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Discussion in 'Technical and Troubleshooting Torque' started by GreyImport, Aug 13, 2012.
seeing as I know nothing, the blot you point to , by moving 'back' I'd guess those rods/links would reduce in lenght therefore MY guess the other end of the rods/links would reduce in reach, hence maybe 'lower' something?
Seeing as no other info is provided, and as I said, I know nothing, thats my assumption.
I am pretty sure it does nothing,what is shown is the links for a typical rising rate system.There might be a ride hight adjuster but I haven't seen one like that.Damping adjusters are usually on the shock body,sometimes they are hidden behind the links and you need to weight the seat to get at them.Probably a good idea to get a manual for the bike and get reading.Lots of great info in them.
All of the damping adjusters I have seen look like a slotted screw with maybe 20 clicks available,not much strength needed to do the clicking.To me that looks like a spring preload adjuster.I use them to set the sag on the shock,about 1/3 of available travel should be set with you sitting on the bike.If all else fails read the question.My best guess is moving the link between holes changes the rising rate ratio.There is a multilayer effect between wheel travel and shock travel.Thats a guess,might be worth a call to a pro.Terry at Shock Treatment is a helpful bloke who knows his suspension stuff.
The shock will definitely need a service, the fluid changed at the very least.
As with the suspension settings, whatever entry in your manual snippet is for (I am assuming compression dampening adjustment) back the adjuster out (anti clockwise) until you cannot go any further, then go two clicks harder (clockwise). This will return you to the standard setting so that you can work from there.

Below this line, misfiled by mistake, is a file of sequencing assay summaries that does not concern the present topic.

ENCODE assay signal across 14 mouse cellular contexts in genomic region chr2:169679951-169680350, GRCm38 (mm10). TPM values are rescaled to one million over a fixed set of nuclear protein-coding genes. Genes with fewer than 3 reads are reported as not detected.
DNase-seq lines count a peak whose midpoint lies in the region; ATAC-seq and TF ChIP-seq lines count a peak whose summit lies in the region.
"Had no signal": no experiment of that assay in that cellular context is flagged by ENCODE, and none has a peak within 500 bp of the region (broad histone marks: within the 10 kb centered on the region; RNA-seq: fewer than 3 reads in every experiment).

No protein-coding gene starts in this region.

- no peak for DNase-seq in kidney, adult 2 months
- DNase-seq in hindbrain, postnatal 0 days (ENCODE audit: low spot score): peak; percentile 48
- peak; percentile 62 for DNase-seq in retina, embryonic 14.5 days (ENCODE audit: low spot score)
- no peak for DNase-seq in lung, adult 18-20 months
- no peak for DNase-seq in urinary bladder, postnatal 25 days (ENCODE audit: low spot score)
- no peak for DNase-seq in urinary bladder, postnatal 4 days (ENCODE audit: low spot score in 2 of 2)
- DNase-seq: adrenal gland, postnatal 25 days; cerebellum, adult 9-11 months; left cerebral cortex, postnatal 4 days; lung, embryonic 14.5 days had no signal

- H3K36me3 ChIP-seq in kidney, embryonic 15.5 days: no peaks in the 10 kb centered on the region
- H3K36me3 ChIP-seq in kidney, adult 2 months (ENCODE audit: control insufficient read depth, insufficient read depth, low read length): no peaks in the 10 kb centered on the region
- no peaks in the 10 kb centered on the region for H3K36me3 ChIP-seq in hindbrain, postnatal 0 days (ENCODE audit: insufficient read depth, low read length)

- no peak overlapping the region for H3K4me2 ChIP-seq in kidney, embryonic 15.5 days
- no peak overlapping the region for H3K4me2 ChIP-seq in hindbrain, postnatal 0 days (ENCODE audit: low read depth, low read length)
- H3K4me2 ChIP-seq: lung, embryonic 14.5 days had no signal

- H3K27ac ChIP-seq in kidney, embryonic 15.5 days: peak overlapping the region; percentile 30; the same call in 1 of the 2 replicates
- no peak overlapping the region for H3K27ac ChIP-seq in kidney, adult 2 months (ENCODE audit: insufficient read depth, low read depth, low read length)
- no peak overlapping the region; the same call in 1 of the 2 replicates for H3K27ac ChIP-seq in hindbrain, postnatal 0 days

Thats a old crappy shockif u want adjustability in all types buy a new one and go and see someone who knows what hes doing,as u dont and playing with suspension that u know nothing about can be dangerous for newbies.
Not claiming to be an expert or anything....I wouldn't use the lower hole as there doesn't appear to be as much 'meat' around the hole....the question would be "will the mount at that point be able to handle the loads imposed???"
As for your question..the lower hole will alter the ratio between swingarm movement and shock travel because the lever acting on the shock ( the part of the bellcrank to the right of the links ) will be more vertical.
Will this change will cause the bellcrank to 'go to' or 'past' vertical in the full stroke of travel thereby causing a problem at or near full swingarm deflection ?
I'm also guessing it may raise the ride height a little.
My guess would be that the extra holes would be for a centrestand which Yamaha decided at some point not to fit, or only fitted to a different model of bike which used the same frame and/or suspension mount.
lol, why would you go and buy a new shock for a cheap grey import 250, unless you want to run track days or road race on it.
best left to the professionals on this one.
I never claimed to be an expert read my post, but i can tell u i have riden bikes for 35 years all types,on road and track.good luck with your smart ass attitude.
Yes, it's going to change your suspension linkage rate & change the ride height.
It's also probably going to crack the first time you hit a large bump too, given it's not meant to used as part of the suspension.
I'm not surprised you didn't get a reply, given your propensity to mock good advice given to you.
If you're going to the trouble ($) of getting it rebuilt why not replace it with a newer shock with more adjustability?
How much do you think that will cost?
Then why would you rebuild the old one? Same result.
Pot = kettle. You also assume a lot.
You asked what it would do, I told you. How is that bad advice? I also told you it would break if you used it as such, again, how is that bad advice?
What do you think it's there for grandpa, assuming it's not part of the suspension?